Home https://server7.kproxy.com/servlet/redirect.srv/sruj/smyrwpoii/p2/ Business https://server7.kproxy.com/servlet/redirect.srv/sruj/smyrwpoii/p2/ The Fearless Work in the Straight of Dire as a Beginning to Save Begins: NPR

The Fearless Work in the Straight of Dire as a Beginning to Save Begins: NPR



Hundreds of unemployed Kentucky residents are waiting in long lines outside the Kentucky Career Center in Frankfort for help with their unemployment claims on June 19. New research shows that the savings accrued by the unemployed work is starting to run out.

John Sommers II / Getty Images


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John Sommers II / Getty Images

Hundreds of unemployed Kentucky residents are waiting in long lines outside the Kentucky Career Center in Frankfort for help with their unemployment claims on June 19. New research shows that the savings accrued by the unemployed work is starting to run out.

John Sommers II / Getty Images

When the coronavirus epidemic hit this spring, the payment of government assistance provided a living raft to the millions of people who lost their jobs.

The raft of that life, however, is winding down, threatening to leave the unemployed in a dangerous situation as Washington leaders struggle to get a new package of help before the November election.

New research from the JPMorgan Chase Institute and the University of Chicago focused on 80,000 unemployed people shows the savings accrued when the government provided help is quickly depleted, leaving people like chemist Kate McAfee who are worried about their future.

“I still don’t have a job,” said McAfee, who was fired from his job outside Cleveland in April. “I have now spent my 26 weeks of unemployment here in Ohio and moved on to an additional 13 weeks of extended benefits from the federal government.”

Millions of Americans are in a similar situation as the pandemic downturn spreads.

The downtown Denver coffee shop where Terrah Burton works will try to reopen during the summer, but with little foot traffic from vacant offices nearby, it temporarily closes its doors again.

“I hang on to that word, ‘temporarily,'” Burton said. “To see so much slipping on our fingers in this community is hard.”

Throughout the spring and early summer, Burton and his partner made money, thanks in part to the extra $ 600 a week in unemployment benefits that Congress approved in March.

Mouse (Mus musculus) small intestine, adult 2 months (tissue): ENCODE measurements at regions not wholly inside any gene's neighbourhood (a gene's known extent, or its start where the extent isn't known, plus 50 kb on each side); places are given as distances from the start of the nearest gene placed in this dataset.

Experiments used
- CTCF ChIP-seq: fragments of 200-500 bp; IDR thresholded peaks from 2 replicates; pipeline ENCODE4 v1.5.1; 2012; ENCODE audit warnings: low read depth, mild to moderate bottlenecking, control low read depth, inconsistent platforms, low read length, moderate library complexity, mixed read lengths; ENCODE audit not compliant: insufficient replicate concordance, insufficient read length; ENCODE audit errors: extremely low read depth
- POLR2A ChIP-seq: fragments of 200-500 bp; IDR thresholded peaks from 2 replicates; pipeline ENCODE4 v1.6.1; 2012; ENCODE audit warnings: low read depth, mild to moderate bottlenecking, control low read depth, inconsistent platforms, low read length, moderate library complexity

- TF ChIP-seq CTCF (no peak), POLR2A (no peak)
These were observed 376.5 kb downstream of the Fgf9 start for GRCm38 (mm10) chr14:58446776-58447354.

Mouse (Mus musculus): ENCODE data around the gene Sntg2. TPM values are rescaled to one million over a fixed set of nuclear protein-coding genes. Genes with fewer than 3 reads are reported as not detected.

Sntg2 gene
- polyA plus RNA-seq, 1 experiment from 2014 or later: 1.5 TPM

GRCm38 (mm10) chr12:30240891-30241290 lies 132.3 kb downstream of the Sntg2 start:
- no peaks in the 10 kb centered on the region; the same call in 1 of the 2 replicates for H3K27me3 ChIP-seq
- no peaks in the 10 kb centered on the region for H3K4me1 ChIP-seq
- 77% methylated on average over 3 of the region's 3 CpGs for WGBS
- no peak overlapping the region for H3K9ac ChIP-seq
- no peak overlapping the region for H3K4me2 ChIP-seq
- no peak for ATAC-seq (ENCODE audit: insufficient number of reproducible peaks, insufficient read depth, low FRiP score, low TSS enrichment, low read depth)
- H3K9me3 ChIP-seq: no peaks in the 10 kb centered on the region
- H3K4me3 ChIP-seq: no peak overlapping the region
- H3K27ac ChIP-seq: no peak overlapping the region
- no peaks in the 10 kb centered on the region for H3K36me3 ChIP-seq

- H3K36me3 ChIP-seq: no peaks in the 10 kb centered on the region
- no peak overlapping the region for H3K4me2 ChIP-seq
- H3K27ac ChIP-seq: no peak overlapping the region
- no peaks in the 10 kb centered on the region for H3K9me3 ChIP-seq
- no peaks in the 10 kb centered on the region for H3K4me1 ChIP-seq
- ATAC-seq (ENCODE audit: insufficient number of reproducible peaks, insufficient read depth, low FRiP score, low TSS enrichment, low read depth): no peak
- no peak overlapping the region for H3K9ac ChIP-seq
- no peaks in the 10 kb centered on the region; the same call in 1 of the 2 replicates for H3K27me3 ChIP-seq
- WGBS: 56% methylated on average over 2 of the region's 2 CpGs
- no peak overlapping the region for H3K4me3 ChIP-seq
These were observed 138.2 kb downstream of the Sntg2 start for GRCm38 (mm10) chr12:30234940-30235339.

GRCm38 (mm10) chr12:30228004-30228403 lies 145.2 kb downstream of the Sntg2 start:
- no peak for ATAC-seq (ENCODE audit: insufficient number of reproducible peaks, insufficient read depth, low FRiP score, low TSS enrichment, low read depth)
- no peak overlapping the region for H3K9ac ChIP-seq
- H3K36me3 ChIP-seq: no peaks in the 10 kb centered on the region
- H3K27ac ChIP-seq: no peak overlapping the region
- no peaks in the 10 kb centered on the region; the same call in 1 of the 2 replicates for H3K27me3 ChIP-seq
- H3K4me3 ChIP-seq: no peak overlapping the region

Burton remembered his surprise when he received his first unemployment check. This is almost double what he does in a coffee shop.

“I will accept it because I have worked hard all my life,” Burton said. “We were able to put in a little extra savings and pay some low fees. Our budget goes out. -bar is zero. ”

But for the unemployed, the picture suddenly changed once the extra $ 600 a week ended in late July.

McAfee, a chemist in the Cleveland area, saw his unemployment benefits cut by more than half, making his wife and their two children tired.

“We’re slowly eating up the savings we had from good times earlier this year and getting challenging now,” McAfee said.

Researchers at the JPMorgan Chase Institute, in collaboration with the University of Chicago, found that many of the unemployed managed to sock excess money between March and July as the government spent freely to prevent the downturn. The median family savings almost doubled at that time.

But researchers found that the unemployed began to run out of savings in August, burning up about two-thirds of the money they had squirreled in the past four months.

“The pillow wears thin, and we have not yet recovered all the jobs we lost,” said Fiona Greig, director of consumer research for the JPMorgan Chase Institute. “This is a critical time for unemployed workers.”

Job growth has slowed in each of the last three months. And as unemployment continues, nearly 1.3 million people have filed new unemployment claims last week.

Unemployed workers are spending less now than early summer. And their spending is likely to fall further especially since their new find has been exhausted.

Kelly Griffin, an IT worker in Massachusetts, saw her earnings drop nearly two-thirds once the extra $ 600 a week benefit ended.

“It’s hard,” Griffin said. “You don’t go out to eat. You don’t spend things unnecessarily. I scrimped and saved and started to panic. ‘Am I getting a job again?'”

Unfortunately, Griffin got a job offer, and he is set to start next week. But many others have not been lucky.

“I get annoyed when people say that the extra $ 600 keeps us from working,” McAfee said. “I don’t stop it from working. I want to go back to work and I want to have a job again.”

McAfee tries to earn extra money by sewing facemasks. But this is not a substitute for a regular paycheck.

“This is not a situation I want anyone to, to continue to get stuck in here without figuring out its end,” he said. “I don’t know when I will have a job again. I hope it is close. But until then there is constant stress for everyone.”


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